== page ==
How to Create a Farm-to-Table Program for 1,200 Guests
By Chris Ferrier Executive Chef, The National Conference Center | August 13, 2017
Many hotels are overwhelmed by the thought of putting together a 'buy local' or 'farm-to-table' culinary program when they also have to serve many guests. Where do you start? Should chefs contact all the local farms, breweries, wineries, fish mongers, meat and poultry farms in their area? Should they visit each farm? Many years ago, this was what we did; but with 1,200 meals to prepare, often we would clear out the farmers' goods and still not have enough for what we needed.
Today, Loudoun County boasts more than 40 wineries, cideries, distilleries and even a meadery. In addition, it has 20-plus breweries and over 40 meat and poultry farms. Visiting each farm would be time consuming and inefficient. But how can a chef be confident of the quality and quantity otherwise? There is a huge amount of planning that goes into this process, but the first step, for us, is to contact our Local Food Hub.
The Local Food Hub forges close relationships with local Virginia farmers, and provides the infrastructure for distribution of fresh, high-quality produce. It is a regional leader in ensuring that small farms gain an economic foothold in the marketplace, and that the knowledge and choice of local food becomes the norm, not the exception, for all segments of the community. Local Food Hub's 60 partner farms represent the bounty and diversity of the Virginia food shed. They offer fresh fruits and vegetables, meats and poultry, eggs, honey, grains, and more, to hospitals, retailers, restaurants, schools, and food banks, and partner with distributors like Sysco, a major food and beverage hotel provider.
Besides the Local Food Hub, Visit Loudoun sponsored a Restaurant & Producer Market Place in the spring. Loudoun food and beverage establishments were invited to meet Loudoun County agricultural farms, breweries and wineries. This year, 30 establishments and approximately 20 producers attended. The purpose was for chefs and producers to meet and greet and discuss how they can help each other sell products, learn what will be available throughout the growing season. This cut down on visits to farms throughout the county and enabled chefs to sample products.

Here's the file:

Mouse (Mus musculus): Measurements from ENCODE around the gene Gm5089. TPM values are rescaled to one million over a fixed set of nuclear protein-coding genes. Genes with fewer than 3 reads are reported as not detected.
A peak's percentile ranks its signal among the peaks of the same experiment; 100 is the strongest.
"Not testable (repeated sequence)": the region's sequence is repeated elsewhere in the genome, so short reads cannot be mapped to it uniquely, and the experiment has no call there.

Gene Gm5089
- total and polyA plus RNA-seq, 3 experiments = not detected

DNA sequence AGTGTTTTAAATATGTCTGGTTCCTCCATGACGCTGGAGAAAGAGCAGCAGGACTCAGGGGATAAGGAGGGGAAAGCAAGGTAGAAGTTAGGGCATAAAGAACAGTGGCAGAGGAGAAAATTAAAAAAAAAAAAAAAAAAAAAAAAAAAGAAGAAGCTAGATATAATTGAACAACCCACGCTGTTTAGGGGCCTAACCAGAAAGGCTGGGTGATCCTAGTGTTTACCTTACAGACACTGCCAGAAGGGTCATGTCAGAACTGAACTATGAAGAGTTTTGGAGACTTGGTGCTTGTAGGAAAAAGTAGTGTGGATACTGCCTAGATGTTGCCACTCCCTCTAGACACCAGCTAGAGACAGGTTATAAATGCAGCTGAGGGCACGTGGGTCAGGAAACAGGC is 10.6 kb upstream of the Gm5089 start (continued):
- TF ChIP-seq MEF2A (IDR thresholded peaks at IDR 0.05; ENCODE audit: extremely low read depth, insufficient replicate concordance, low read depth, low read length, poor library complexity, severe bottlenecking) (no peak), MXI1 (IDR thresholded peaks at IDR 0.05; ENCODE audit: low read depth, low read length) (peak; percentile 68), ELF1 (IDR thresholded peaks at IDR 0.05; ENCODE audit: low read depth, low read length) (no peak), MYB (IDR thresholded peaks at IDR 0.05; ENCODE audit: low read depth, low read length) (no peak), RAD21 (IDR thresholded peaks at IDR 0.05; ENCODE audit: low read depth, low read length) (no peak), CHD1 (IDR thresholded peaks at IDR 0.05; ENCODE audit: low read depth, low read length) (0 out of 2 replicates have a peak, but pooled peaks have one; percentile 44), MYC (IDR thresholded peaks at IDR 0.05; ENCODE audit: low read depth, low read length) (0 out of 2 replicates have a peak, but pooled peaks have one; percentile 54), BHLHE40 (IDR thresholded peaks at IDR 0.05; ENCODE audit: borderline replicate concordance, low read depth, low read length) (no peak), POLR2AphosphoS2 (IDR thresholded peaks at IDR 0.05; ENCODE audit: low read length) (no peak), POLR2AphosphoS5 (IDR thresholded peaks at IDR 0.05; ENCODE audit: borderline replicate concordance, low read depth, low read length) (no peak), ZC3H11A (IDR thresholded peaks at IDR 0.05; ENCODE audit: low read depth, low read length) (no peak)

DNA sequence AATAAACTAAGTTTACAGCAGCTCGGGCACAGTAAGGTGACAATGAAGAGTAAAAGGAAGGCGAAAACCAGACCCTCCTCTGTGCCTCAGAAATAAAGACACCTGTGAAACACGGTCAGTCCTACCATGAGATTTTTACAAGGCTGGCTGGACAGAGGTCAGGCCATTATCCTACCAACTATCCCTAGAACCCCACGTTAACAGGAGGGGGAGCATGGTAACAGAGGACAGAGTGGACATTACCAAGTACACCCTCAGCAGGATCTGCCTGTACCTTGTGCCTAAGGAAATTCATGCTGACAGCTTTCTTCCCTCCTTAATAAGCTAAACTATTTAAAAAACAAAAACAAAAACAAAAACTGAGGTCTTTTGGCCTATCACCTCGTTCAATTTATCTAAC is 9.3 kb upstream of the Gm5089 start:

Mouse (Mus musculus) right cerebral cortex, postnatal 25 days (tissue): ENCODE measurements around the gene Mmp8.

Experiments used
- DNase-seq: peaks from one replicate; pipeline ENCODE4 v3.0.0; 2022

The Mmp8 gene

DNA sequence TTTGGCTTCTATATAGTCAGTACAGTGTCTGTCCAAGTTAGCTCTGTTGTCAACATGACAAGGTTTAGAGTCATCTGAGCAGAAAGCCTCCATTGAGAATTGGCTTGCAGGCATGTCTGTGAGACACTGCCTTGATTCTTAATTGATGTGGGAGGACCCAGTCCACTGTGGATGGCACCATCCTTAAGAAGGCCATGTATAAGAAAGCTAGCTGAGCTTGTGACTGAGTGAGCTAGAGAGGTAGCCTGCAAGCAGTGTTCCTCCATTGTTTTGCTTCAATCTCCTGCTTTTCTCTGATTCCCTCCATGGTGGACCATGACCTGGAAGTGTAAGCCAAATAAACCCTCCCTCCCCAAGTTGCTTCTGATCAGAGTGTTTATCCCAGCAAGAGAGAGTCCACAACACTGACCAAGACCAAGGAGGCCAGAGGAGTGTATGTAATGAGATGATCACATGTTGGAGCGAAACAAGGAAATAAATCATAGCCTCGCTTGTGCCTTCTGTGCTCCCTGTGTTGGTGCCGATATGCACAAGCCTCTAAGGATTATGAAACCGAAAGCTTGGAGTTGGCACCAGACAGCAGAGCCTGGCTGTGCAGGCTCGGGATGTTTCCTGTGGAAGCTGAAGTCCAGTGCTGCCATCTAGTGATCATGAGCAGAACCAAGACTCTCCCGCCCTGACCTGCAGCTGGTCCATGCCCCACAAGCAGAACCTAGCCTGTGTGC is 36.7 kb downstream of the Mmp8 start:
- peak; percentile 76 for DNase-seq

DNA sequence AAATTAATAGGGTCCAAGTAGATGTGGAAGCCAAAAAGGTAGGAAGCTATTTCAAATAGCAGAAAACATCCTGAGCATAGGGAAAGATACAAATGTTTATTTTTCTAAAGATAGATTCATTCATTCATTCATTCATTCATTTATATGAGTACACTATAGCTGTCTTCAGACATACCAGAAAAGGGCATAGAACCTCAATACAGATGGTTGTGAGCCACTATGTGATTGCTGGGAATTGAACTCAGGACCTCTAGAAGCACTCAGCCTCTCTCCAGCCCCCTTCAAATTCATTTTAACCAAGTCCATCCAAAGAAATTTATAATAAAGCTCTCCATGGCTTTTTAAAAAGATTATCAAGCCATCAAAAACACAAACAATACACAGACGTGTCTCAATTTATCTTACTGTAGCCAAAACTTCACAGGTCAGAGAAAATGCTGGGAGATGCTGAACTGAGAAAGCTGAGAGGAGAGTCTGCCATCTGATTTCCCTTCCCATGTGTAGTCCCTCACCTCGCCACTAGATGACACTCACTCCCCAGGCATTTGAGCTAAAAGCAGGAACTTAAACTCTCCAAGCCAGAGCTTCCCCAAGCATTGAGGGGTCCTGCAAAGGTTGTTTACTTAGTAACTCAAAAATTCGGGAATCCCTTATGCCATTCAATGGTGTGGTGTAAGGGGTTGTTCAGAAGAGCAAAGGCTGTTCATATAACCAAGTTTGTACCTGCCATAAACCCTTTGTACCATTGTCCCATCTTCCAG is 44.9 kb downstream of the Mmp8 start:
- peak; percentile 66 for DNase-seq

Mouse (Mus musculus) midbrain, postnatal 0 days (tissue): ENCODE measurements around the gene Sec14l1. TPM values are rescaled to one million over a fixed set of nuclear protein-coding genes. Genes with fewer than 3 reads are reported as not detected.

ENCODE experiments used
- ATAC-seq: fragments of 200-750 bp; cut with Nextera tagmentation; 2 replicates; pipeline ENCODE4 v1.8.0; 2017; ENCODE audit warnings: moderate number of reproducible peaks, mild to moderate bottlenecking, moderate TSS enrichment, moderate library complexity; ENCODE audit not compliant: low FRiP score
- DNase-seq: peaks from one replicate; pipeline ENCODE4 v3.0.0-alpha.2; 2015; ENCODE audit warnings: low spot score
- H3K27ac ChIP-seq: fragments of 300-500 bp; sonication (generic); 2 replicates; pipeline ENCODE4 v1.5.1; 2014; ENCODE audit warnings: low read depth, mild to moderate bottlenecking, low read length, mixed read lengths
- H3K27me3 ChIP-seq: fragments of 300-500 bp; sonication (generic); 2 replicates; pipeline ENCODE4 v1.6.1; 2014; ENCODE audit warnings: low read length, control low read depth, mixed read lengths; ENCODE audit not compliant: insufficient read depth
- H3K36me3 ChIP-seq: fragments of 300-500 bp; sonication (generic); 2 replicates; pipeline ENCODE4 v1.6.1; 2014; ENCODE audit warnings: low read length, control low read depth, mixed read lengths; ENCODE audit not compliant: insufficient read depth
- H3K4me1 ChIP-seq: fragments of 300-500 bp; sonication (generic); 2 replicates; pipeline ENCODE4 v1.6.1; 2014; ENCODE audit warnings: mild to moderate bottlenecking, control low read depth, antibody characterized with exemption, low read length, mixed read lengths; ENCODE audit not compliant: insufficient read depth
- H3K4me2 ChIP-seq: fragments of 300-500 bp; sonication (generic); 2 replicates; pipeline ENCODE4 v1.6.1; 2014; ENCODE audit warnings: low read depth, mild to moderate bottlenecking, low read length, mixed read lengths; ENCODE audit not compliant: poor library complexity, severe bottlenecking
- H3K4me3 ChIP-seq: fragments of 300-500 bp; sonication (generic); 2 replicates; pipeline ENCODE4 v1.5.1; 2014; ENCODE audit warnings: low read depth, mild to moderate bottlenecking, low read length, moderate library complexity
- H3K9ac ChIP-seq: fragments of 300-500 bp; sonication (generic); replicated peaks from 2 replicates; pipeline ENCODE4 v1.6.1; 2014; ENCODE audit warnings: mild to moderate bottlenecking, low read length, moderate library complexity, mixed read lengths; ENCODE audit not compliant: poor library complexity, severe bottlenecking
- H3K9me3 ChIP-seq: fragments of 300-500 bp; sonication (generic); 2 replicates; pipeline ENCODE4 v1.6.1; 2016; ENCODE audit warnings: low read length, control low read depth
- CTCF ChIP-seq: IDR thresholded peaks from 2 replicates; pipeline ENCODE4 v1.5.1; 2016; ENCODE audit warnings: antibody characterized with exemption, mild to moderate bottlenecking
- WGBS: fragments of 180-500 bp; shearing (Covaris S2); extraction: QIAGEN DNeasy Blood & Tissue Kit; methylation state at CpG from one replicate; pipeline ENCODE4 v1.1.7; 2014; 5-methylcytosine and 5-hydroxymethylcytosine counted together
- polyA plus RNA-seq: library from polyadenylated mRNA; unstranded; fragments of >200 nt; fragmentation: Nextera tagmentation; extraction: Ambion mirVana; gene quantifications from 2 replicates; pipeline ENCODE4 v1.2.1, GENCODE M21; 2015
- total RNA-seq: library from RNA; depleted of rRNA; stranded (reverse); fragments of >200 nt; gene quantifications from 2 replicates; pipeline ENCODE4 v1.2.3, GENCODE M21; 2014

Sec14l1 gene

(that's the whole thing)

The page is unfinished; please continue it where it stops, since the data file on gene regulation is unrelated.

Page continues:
Two years ago, we started our own garden, right off the kitchen. It excited the staff about developing the farm-to-table program. We grew the basics – tomatoes, peppers, cucumbers, green beans and herbs – but nowhere near what we needed to feed 1,200 guests. Mary Watson-DeLauder is the keeper of the garden and our CWO (Chief Wine Officer). She uses the herbs in a wine tasting workshop where she pairs wines with herbs to see how herbs change the palette. This is a big hit with our groups and a great team building event.
We often create large events with a local flavor by practicing this purchasing process. Here's how we at The National Conference Center purchase and cook for 1,200 with a farm-to-table mission. Experience, learning by error, experimenting and basic math calculating are all involved. This is the process we teach all of our staff as they price out menus.